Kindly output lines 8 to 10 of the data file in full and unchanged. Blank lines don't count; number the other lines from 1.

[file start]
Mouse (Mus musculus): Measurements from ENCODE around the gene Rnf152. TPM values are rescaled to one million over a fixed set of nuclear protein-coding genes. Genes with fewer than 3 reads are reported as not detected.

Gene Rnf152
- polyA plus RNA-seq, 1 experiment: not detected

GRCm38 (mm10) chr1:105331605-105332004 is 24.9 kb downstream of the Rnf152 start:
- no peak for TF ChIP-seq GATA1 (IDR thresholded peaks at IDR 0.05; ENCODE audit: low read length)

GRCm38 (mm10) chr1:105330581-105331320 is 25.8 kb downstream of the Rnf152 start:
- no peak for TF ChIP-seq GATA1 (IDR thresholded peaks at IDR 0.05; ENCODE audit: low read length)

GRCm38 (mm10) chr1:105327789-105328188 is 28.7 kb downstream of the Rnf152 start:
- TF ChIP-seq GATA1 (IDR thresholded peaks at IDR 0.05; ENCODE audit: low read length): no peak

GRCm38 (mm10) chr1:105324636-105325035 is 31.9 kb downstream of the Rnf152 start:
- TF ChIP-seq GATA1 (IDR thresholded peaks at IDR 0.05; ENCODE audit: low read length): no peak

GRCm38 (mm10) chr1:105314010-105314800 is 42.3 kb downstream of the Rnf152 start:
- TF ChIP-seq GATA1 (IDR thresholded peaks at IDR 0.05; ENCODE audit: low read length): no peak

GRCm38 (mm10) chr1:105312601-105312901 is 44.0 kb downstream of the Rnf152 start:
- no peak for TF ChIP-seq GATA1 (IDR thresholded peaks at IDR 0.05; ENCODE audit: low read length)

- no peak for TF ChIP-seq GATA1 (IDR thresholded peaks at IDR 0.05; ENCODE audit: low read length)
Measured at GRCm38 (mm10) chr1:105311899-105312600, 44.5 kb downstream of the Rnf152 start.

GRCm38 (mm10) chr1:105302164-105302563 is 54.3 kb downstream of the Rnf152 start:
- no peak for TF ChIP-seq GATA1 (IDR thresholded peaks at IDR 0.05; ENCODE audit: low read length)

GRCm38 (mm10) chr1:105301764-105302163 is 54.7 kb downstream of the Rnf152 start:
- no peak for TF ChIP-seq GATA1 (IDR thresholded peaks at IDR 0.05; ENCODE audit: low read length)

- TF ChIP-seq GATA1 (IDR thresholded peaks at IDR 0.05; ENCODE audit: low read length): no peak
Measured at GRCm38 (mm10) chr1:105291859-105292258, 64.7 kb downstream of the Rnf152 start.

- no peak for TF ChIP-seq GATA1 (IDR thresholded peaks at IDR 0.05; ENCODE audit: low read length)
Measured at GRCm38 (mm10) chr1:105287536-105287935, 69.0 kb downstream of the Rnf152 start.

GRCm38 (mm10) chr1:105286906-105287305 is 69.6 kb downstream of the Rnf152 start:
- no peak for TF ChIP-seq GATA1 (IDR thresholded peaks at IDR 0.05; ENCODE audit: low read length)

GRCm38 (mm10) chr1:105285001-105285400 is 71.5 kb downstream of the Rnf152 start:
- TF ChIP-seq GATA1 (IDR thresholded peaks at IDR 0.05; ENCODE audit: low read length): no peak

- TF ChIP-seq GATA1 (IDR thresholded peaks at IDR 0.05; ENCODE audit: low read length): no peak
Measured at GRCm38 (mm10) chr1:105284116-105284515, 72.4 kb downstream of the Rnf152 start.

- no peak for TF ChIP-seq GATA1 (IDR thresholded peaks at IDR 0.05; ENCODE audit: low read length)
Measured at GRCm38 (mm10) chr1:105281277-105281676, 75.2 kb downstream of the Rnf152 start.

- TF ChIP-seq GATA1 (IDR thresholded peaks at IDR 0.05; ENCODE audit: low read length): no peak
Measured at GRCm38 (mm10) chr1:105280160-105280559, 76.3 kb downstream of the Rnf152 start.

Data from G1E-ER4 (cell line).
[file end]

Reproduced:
GRCm38 (mm10) chr1:105327789-105328188 is 28.7 kb downstream of the Rnf152 start:
- TF ChIP-seq GATA1 (IDR thresholded peaks at IDR 0.05; ENCODE audit: low read length): no peak

GRCm38 (mm10) chr1:105324636-105325035 is 31.9 kb downstream of the Rnf152 start: